Canada’s central bank left its benchmark target for the overnight rate steady at 1.75 percent, as expected, and said future policy decisions would be based on how the adverse impact of trade conflicts affects the country’s resilient economy, notably consumer spending and housing.
The Bank of Canada (BOC), which has kept its rate steady since October 2018 in contrast to this year’s rapid pace of global monetary policy easing, added its October forecast for the global economy appeared to be intact and sounded a relatively upbeat tone about the outlook.
“There is nascent evidence that the global economy is stabilizing, with growth still expected to edge higher over the next couple of years,” BOC said, adding the ongoing trade conflicts are still weighing on global economic activity and remain the biggest source of risk to the outlook.
In October BOC lowered its forecast for 2019 global economic growth to 2.9 percent from 3.0 percent as trade conflicts, most notably between the U.S. and China, has led to a fall in global trade, with the slowdown most pronounced in business investments and the manufacturing sector.
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In response to the global growth slowdown, central banks worldwide have eased their policy and BOC saw growth strengthening modestly in 2021, with a pickup in some emerging market economies more than offsetting slower growth in the United States and China.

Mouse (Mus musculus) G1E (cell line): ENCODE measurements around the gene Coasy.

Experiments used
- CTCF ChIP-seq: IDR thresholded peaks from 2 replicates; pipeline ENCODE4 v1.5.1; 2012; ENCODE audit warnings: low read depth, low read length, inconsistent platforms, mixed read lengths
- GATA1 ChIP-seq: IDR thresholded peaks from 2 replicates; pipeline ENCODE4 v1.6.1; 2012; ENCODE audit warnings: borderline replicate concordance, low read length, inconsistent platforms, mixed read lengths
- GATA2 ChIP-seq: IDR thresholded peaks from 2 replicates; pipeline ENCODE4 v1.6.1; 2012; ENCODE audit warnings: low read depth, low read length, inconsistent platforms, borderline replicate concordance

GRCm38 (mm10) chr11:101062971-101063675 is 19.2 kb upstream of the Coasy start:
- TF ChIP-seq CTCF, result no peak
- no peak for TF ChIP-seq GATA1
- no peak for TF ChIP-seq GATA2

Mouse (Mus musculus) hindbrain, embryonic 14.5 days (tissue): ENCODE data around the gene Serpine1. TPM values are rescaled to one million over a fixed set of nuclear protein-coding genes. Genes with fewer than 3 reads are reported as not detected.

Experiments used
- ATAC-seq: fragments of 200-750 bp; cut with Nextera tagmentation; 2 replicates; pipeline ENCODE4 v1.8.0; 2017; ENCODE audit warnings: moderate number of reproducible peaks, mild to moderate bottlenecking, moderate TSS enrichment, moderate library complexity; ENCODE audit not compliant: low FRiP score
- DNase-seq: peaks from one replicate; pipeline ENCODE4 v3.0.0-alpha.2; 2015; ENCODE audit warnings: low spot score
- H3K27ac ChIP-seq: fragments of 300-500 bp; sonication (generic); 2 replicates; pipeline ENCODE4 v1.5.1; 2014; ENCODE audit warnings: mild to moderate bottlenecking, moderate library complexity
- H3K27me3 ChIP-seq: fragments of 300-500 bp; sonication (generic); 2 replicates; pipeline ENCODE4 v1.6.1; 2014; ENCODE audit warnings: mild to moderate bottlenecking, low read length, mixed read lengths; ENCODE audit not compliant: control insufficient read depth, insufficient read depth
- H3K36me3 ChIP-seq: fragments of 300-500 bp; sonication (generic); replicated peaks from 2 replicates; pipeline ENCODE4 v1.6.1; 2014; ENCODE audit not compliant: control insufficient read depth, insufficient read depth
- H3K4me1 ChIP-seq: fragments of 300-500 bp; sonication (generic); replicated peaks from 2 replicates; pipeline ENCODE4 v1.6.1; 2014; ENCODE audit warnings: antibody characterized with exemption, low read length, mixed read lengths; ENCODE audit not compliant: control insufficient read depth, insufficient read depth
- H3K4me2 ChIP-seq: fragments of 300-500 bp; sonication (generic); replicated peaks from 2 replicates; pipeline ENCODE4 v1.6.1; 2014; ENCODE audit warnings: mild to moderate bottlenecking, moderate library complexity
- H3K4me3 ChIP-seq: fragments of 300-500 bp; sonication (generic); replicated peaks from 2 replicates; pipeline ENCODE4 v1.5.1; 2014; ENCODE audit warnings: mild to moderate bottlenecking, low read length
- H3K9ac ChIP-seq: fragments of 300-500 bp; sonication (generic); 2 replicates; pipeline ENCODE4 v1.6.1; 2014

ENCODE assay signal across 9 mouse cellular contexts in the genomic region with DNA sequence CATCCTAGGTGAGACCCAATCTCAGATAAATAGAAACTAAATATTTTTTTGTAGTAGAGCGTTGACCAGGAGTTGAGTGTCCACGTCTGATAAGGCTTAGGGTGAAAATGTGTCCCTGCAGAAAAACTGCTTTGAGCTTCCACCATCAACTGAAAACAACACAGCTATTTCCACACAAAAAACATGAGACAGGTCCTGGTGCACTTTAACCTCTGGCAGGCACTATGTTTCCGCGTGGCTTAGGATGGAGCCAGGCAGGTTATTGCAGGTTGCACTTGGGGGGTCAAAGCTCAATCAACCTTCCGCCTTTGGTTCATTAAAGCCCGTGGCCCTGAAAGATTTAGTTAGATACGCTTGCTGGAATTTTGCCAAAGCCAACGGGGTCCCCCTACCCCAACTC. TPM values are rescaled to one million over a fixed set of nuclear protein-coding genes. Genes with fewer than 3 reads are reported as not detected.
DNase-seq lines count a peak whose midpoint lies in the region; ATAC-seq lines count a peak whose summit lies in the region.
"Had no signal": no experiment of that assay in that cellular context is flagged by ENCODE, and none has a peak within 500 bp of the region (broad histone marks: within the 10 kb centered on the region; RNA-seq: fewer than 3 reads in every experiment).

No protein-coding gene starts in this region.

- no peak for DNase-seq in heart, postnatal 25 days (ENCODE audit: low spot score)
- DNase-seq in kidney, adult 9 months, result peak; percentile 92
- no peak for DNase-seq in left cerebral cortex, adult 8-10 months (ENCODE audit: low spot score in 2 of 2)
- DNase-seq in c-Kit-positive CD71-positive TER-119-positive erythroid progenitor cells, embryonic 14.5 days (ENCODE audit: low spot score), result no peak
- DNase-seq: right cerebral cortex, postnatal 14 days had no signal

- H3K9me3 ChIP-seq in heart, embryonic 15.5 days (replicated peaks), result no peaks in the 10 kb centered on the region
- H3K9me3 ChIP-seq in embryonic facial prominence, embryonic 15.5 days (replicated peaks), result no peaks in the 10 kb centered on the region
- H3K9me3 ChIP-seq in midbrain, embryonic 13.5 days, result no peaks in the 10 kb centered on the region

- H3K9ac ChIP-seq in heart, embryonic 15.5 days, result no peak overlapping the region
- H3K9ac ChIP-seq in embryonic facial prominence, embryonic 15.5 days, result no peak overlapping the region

Lower investments and commodity prices have hit Canada’s economy and BOC in October also lowered its 2020 forecast for economic growth in Canada for the second time to 1.7 percent from an earlier forecast of 1.9 percent due to the impact on Canadian exports.
But BOC’s forecast for 2019 growth was raised to 1.5 percent from an earlier 1.3 percent and in January it will update its forecast, taking into account fiscal policy following the re-election of Prime Minister Justin Trudeau in October.
Due to a decline in exports, Canada’s economy slowed in the third quarter to 1.3 percent year-on-year from 1.6 percent in the second quarter but BOC said activity was supported by consumer spending, stronger wage growth and housing investment, along with an unexpected increase in investments in transportation and engineering projects.
“The Bank will be assessing the extent to which this points to renewed momentum in investment,” BOC said.
In the third quarter business investment grew 2.6 percent, the fastest pace since the fourth quarter of 2017 while housing investment rose 3.2 percent, the highest since first quarter 2012.
Canada’s inflation rate has been steady at 1.9 percent in the last three months to October and BOC continues to expect inflation to track close to its 2.0 percent target in the next two years.
The Bank of Canada issued the following statement: